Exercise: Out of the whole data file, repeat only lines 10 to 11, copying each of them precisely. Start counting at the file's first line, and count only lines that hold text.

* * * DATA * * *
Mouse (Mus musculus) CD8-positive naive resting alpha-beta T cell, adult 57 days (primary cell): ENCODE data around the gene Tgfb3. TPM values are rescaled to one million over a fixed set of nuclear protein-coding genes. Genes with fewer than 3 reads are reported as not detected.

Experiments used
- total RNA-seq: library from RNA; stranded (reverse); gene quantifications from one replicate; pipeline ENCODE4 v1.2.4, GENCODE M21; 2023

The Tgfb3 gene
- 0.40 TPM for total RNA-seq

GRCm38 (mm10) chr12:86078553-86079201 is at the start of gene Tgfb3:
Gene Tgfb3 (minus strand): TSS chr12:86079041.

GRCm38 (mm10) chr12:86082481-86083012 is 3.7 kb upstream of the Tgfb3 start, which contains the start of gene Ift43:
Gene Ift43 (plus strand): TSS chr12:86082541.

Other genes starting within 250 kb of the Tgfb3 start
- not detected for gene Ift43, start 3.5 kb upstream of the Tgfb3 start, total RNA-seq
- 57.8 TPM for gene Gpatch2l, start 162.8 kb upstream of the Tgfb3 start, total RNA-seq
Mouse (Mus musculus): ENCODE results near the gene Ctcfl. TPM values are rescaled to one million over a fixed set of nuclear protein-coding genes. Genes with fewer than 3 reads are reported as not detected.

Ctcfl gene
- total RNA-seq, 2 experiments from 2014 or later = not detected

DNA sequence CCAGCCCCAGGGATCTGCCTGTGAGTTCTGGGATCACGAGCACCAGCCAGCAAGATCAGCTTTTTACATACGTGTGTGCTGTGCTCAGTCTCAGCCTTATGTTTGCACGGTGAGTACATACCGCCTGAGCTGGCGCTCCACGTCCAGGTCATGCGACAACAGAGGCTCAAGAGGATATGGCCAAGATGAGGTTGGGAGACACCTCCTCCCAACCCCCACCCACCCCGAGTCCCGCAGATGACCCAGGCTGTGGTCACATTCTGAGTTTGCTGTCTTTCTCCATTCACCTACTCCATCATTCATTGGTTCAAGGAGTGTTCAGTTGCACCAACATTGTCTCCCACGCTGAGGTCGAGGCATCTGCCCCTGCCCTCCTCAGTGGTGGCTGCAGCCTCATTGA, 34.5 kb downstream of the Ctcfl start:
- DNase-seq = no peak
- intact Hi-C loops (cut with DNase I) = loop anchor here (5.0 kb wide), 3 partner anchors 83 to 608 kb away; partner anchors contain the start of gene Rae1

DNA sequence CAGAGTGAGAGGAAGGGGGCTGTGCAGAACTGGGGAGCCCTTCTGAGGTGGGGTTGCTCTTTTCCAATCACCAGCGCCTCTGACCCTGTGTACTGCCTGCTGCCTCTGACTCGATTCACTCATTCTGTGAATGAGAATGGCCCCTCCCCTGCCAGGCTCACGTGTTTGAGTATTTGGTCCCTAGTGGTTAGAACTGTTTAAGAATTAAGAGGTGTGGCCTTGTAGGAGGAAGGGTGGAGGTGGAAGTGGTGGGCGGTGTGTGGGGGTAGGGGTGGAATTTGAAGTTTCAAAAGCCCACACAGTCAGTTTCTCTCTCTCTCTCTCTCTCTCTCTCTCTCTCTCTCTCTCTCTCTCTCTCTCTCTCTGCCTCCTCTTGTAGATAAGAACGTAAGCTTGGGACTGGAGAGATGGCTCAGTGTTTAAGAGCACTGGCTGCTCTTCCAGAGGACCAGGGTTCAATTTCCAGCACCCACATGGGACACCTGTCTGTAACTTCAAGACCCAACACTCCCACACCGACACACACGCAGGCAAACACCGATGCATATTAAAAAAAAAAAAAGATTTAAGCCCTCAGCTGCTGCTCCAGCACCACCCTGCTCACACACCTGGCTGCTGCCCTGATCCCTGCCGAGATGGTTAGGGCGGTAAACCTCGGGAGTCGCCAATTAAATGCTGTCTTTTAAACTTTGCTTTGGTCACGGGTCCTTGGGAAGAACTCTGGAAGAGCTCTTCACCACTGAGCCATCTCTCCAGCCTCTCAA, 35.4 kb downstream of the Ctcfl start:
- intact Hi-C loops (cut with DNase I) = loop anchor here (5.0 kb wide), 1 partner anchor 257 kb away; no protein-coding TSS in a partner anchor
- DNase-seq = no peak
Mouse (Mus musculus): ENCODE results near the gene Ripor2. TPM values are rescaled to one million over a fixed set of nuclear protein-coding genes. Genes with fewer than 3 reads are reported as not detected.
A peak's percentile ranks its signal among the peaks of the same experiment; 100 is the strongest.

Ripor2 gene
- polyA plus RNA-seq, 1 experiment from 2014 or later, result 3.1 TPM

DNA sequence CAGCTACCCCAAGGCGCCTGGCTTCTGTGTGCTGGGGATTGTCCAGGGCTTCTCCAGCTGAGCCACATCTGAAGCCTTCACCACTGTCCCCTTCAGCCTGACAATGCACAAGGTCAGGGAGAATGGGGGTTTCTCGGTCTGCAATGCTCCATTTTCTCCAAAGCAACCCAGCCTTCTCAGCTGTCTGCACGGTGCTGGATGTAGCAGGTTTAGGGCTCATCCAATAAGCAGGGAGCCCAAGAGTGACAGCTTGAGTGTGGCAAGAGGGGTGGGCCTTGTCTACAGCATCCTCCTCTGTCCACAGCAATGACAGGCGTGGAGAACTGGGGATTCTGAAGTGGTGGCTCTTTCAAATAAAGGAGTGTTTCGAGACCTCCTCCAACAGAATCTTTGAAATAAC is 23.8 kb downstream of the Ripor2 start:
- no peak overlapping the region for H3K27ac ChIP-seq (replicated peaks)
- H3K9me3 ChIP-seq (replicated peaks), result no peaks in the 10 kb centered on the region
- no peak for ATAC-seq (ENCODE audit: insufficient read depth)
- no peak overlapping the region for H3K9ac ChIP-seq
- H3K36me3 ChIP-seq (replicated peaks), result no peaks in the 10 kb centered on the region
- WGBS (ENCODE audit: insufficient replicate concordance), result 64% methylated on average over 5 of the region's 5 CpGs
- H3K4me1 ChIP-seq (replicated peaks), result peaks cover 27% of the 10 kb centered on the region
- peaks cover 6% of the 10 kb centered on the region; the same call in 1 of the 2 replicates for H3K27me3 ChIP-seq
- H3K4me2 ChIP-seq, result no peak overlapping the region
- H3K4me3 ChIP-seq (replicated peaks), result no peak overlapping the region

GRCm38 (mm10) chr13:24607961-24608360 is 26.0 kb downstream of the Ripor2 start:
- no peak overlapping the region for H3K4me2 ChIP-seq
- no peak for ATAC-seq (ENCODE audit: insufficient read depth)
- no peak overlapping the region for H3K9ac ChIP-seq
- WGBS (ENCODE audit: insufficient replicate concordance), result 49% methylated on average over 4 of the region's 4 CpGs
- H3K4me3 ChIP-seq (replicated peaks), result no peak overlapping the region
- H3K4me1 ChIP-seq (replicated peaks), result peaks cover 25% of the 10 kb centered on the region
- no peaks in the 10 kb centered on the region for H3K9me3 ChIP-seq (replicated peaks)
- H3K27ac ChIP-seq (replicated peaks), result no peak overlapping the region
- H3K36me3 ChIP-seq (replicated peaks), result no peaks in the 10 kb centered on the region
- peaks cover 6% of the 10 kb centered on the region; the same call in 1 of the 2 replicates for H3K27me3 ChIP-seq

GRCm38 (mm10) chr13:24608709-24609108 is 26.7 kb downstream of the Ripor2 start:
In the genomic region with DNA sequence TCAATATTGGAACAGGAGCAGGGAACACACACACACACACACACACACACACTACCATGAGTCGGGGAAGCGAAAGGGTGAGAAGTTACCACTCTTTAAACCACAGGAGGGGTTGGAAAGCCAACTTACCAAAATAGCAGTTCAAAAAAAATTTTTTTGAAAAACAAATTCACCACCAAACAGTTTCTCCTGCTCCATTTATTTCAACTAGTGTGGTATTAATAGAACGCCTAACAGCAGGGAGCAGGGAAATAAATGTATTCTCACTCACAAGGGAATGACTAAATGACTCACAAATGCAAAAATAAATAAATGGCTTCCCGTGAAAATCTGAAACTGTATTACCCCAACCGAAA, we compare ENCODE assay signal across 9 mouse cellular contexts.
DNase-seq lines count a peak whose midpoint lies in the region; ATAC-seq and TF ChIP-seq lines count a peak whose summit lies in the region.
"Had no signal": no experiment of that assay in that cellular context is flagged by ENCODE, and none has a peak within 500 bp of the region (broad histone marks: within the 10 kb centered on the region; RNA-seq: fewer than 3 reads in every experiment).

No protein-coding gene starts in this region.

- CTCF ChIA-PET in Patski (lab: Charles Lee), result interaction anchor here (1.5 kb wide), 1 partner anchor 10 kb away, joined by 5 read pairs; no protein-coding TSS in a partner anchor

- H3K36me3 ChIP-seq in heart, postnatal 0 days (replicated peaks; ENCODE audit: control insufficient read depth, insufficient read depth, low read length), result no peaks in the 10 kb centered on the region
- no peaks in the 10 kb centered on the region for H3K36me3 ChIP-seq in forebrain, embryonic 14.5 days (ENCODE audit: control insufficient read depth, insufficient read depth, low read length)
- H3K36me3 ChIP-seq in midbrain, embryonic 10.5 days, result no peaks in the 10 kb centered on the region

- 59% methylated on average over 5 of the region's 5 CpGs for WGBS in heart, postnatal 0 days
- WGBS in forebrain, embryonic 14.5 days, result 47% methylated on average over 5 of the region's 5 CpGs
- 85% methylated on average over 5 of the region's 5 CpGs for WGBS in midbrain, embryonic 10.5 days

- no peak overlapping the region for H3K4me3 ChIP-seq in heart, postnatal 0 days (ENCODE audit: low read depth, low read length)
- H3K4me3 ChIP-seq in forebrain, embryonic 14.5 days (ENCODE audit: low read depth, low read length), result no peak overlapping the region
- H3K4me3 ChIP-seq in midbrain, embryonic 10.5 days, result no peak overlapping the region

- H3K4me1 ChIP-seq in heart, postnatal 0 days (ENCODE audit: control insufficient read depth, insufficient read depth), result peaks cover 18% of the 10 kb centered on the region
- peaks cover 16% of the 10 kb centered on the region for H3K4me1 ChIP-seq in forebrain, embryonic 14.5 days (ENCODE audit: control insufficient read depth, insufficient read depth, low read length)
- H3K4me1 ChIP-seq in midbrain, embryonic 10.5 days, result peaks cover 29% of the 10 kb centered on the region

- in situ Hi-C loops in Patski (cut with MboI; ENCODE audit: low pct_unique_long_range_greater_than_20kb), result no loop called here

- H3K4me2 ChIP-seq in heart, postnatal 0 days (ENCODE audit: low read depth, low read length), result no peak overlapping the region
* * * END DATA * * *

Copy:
Other genes starting within 250 kb of the Tgfb3 start
- not detected for gene Ift43, start 3.5 kb upstream of the Tgfb3 start, total RNA-seq